Beginning with the early exploration in and around the mountain, Walt Unsworth provides a detailed and fascinating account of all the attempts on the peak until its eventual first ascent, then continues with further accounts of the major milestone ascents and accomplishments that followed, right up to the present: the final main chapter deals with the start of the 1999 season and the discovery of Mallory's body.
The Appendices to the book have been expanded, though the list of ascentionists (and fatalities) only takes us up to 1989. However, the wealth of information makes fascinating reading nevertheless, with Audrey Salkeld giving her encyclopeadic contribution as usual!
Written in a refreshing, non-technical style, the armchair mountaineer will reap as much enjoyment from the wealth of detail and drama that unfolds, as will the modern-day climber who has an interest in the history of Chomolungma, the 'Goddess Mother of the World'.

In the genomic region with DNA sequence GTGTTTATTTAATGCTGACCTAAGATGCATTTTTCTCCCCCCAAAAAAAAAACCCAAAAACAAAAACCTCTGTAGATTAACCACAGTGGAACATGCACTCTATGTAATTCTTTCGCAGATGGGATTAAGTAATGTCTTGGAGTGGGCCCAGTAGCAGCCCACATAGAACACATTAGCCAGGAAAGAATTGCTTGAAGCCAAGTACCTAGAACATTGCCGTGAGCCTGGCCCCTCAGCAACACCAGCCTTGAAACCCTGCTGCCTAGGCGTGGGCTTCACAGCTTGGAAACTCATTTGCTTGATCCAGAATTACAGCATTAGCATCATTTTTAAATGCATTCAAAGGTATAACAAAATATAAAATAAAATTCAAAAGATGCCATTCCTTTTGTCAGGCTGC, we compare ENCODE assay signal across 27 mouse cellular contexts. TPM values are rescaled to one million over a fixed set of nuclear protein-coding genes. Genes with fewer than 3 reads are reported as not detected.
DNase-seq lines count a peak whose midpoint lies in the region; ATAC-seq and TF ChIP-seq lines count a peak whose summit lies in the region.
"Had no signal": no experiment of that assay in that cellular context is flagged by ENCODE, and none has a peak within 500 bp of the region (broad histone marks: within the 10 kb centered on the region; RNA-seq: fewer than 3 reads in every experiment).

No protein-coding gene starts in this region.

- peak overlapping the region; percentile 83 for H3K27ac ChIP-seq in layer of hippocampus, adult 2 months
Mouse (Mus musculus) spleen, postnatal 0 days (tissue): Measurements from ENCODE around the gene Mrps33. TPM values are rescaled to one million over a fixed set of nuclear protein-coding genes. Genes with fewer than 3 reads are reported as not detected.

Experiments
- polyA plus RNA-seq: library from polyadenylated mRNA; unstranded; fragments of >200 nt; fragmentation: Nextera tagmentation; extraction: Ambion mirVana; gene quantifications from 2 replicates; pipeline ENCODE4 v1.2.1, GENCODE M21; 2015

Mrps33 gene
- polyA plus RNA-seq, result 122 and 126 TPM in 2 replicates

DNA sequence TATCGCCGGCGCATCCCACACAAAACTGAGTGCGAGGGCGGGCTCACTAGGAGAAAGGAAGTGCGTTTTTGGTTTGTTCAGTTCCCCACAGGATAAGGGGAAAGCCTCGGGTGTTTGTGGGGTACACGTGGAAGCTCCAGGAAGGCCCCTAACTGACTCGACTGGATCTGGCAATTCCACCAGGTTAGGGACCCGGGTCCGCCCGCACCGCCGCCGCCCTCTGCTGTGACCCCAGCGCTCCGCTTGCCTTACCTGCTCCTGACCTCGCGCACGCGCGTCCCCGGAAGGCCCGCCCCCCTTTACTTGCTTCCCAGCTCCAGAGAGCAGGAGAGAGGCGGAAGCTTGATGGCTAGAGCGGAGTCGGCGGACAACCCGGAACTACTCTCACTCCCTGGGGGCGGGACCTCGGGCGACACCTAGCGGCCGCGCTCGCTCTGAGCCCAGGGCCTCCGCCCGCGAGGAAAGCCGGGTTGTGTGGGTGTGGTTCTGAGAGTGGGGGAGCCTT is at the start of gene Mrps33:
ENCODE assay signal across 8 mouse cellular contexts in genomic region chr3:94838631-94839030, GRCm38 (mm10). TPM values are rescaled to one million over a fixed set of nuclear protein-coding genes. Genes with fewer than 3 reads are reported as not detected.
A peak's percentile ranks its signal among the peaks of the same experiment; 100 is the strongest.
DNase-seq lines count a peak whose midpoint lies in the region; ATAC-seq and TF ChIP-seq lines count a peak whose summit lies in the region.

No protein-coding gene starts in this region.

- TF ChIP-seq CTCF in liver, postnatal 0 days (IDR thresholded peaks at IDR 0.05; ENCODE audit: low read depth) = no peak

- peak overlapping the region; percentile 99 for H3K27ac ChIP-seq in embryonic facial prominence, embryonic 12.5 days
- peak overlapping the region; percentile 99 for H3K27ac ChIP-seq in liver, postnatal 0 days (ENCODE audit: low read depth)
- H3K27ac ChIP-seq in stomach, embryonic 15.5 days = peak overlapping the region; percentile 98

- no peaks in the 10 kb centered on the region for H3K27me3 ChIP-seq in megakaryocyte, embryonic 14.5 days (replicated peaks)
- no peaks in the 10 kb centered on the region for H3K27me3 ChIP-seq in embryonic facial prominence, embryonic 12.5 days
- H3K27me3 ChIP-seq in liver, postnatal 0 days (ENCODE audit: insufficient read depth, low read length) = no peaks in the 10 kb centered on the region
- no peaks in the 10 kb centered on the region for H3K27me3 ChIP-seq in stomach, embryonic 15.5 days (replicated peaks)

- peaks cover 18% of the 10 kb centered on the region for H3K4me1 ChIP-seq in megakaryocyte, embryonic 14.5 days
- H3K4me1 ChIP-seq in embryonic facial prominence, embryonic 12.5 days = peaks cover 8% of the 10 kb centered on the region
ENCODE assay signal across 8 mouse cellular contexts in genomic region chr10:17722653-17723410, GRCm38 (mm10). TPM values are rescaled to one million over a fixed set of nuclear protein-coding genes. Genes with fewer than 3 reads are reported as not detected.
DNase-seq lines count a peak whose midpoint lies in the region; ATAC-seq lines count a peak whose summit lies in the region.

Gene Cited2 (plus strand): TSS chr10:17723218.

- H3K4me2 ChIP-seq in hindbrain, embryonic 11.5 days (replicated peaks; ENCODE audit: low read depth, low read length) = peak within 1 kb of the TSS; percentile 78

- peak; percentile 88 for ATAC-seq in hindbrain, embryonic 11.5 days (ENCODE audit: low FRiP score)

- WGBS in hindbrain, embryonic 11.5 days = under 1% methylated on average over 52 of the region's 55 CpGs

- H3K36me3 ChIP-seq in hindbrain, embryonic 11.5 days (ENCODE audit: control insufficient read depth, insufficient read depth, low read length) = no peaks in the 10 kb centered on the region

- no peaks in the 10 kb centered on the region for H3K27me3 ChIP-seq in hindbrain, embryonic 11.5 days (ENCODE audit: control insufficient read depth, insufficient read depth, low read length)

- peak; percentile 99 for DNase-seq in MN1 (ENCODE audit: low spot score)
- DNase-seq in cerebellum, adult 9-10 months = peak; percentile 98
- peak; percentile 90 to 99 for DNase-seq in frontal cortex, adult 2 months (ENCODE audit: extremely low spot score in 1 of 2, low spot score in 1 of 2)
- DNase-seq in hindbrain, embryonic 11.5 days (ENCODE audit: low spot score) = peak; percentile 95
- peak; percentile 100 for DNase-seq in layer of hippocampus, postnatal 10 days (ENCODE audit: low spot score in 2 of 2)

I first read this book more than 15 years ago when I borrowed it from the local library, having just begun a voyage of discovery of mountain literature, and have been awaiting the opportunity since then of purchasing a copy for my own library. The book, then, whet my appetite for further reading and anyone who has read accounts of other mountains - such as Heinrich Harrer's excellent 'The White Spider', an account of the Eiger, focussing mainly on the North Wall - will find that Walt Unsworth's book compares favourably.
All in all a great read. If you love mountain literature and hold a fascination for the peak, then this book is for you.